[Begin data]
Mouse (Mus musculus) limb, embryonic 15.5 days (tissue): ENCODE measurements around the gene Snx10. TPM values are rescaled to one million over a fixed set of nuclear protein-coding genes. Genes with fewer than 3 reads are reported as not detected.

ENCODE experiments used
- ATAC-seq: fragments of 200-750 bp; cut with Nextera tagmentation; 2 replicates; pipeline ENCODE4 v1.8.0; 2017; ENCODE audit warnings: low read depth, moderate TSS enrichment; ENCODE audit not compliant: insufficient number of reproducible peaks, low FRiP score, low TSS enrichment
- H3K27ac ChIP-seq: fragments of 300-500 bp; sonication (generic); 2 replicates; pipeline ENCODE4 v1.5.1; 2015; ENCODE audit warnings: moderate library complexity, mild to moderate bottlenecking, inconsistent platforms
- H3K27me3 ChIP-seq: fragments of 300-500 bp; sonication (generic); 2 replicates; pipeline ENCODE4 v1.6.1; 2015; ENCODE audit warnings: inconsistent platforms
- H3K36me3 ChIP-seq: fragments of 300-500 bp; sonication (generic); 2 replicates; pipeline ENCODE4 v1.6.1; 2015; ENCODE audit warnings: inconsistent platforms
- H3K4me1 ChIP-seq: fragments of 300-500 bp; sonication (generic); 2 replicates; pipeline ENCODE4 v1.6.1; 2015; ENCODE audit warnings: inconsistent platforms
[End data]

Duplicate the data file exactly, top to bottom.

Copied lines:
Mouse (Mus musculus) limb, embryonic 15.5 days (tissue): ENCODE measurements around the gene Snx10. TPM values are rescaled to one million over a fixed set of nuclear protein-coding genes. Genes with fewer than 3 reads are reported as not detected.

ENCODE experiments used
- ATAC-seq: fragments of 200-750 bp; cut with Nextera tagmentation; 2 replicates; pipeline ENCODE4 v1.8.0; 2017; ENCODE audit warnings: low read depth, moderate TSS enrichment; ENCODE audit not compliant: insufficient number of reproducible peaks, low FRiP score, low TSS enrichment
- H3K27ac ChIP-seq: fragments of 300-500 bp; sonication (generic); 2 replicates; pipeline ENCODE4 v1.5.1; 2015; ENCODE audit warnings: moderate library complexity, mild to moderate bottlenecking, inconsistent platforms
- H3K27me3 ChIP-seq: fragments of 300-500 bp; sonication (generic); 2 replicates; pipeline ENCODE4 v1.6.1; 2015; ENCODE audit warnings: inconsistent platforms
- H3K36me3 ChIP-seq: fragments of 300-500 bp; sonication (generic); 2 replicates; pipeline ENCODE4 v1.6.1; 2015; ENCODE audit warnings: inconsistent platforms
- H3K4me1 ChIP-seq: fragments of 300-500 bp; sonication (generic); 2 replicates; pipeline ENCODE4 v1.6.1; 2015; ENCODE audit warnings: inconsistent platforms